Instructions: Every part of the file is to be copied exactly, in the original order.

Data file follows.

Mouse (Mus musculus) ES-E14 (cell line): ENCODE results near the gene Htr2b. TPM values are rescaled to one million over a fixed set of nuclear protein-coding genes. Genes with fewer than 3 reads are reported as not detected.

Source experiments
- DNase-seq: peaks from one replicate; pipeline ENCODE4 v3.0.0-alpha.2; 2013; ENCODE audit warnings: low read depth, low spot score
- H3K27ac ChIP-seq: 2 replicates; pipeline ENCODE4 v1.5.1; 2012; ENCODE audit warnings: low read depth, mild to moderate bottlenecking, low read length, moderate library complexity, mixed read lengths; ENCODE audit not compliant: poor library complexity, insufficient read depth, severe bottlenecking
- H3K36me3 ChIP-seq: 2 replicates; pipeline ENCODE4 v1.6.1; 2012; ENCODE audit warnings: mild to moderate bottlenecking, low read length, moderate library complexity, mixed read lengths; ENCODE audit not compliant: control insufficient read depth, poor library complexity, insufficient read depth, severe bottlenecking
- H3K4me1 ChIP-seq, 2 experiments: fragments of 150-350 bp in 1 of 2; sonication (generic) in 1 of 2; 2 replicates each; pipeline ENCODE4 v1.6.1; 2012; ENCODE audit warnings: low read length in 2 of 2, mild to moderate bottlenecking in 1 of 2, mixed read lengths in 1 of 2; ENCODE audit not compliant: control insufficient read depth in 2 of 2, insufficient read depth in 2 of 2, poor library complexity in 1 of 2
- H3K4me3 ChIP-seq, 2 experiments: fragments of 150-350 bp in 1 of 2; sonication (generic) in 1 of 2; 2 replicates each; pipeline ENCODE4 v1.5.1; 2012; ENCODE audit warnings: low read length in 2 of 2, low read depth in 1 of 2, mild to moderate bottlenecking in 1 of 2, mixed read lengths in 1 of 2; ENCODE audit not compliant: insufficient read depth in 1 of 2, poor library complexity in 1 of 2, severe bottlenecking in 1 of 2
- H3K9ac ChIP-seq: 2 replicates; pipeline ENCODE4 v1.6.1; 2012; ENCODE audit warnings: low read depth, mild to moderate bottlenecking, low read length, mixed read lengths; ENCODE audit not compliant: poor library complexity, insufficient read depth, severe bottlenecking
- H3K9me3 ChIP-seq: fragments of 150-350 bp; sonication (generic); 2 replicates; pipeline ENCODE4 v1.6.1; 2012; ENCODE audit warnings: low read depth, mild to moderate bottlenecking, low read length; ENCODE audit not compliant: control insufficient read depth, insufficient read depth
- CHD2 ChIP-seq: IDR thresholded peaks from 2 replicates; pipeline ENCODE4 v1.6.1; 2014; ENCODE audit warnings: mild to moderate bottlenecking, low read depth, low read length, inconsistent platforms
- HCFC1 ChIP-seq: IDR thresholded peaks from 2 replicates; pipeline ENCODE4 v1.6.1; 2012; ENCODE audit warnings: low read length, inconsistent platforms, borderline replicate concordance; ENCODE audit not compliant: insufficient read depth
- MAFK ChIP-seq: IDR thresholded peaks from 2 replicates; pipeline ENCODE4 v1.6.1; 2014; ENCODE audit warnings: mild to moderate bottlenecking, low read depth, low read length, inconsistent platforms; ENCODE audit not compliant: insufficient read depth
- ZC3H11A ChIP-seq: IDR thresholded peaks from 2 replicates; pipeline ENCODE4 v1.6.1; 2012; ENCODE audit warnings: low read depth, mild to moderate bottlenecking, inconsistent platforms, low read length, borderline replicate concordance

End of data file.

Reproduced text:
Mouse (Mus musculus) ES-E14 (cell line): ENCODE results near the gene Htr2b. TPM values are rescaled to one million over a fixed set of nuclear protein-coding genes. Genes with fewer than 3 reads are reported as not detected.

Source experiments
- DNase-seq: peaks from one replicate; pipeline ENCODE4 v3.0.0-alpha.2; 2013; ENCODE audit warnings: low read depth, low spot score
- H3K27ac ChIP-seq: 2 replicates; pipeline ENCODE4 v1.5.1; 2012; ENCODE audit warnings: low read depth, mild to moderate bottlenecking, low read length, moderate library complexity, mixed read lengths; ENCODE audit not compliant: poor library complexity, insufficient read depth, severe bottlenecking
- H3K36me3 ChIP-seq: 2 replicates; pipeline ENCODE4 v1.6.1; 2012; ENCODE audit warnings: mild to moderate bottlenecking, low read length, moderate library complexity, mixed read lengths; ENCODE audit not compliant: control insufficient read depth, poor library complexity, insufficient read depth, severe bottlenecking
- H3K4me1 ChIP-seq, 2 experiments: fragments of 150-350 bp in 1 of 2; sonication (generic) in 1 of 2; 2 replicates each; pipeline ENCODE4 v1.6.1; 2012; ENCODE audit warnings: low read length in 2 of 2, mild to moderate bottlenecking in 1 of 2, mixed read lengths in 1 of 2; ENCODE audit not compliant: control insufficient read depth in 2 of 2, insufficient read depth in 2 of 2, poor library complexity in 1 of 2
- H3K4me3 ChIP-seq, 2 experiments: fragments of 150-350 bp in 1 of 2; sonication (generic) in 1 of 2; 2 replicates each; pipeline ENCODE4 v1.5.1; 2012; ENCODE audit warnings: low read length in 2 of 2, low read depth in 1 of 2, mild to moderate bottlenecking in 1 of 2, mixed read lengths in 1 of 2; ENCODE audit not compliant: insufficient read depth in 1 of 2, poor library complexity in 1 of 2, severe bottlenecking in 1 of 2
- H3K9ac ChIP-seq: 2 replicates; pipeline ENCODE4 v1.6.1; 2012; ENCODE audit warnings: low read depth, mild to moderate bottlenecking, low read length, mixed read lengths; ENCODE audit not compliant: poor library complexity, insufficient read depth, severe bottlenecking
- H3K9me3 ChIP-seq: fragments of 150-350 bp; sonication (generic); 2 replicates; pipeline ENCODE4 v1.6.1; 2012; ENCODE audit warnings: low read depth, mild to moderate bottlenecking, low read length; ENCODE audit not compliant: control insufficient read depth, insufficient read depth
- CHD2 ChIP-seq: IDR thresholded peaks from 2 replicates; pipeline ENCODE4 v1.6.1; 2014; ENCODE audit warnings: mild to moderate bottlenecking, low read depth, low read length, inconsistent platforms
- HCFC1 ChIP-seq: IDR thresholded peaks from 2 replicates; pipeline ENCODE4 v1.6.1; 2012; ENCODE audit warnings: low read length, inconsistent platforms, borderline replicate concordance; ENCODE audit not compliant: insufficient read depth
- MAFK ChIP-seq: IDR thresholded peaks from 2 replicates; pipeline ENCODE4 v1.6.1; 2014; ENCODE audit warnings: mild to moderate bottlenecking, low read depth, low read length, inconsistent platforms; ENCODE audit not compliant: insufficient read depth
- ZC3H11A ChIP-seq: IDR thresholded peaks from 2 replicates; pipeline ENCODE4 v1.6.1; 2012; ENCODE audit warnings: low read depth, mild to moderate bottlenecking, inconsistent platforms, low read length, borderline replicate concordance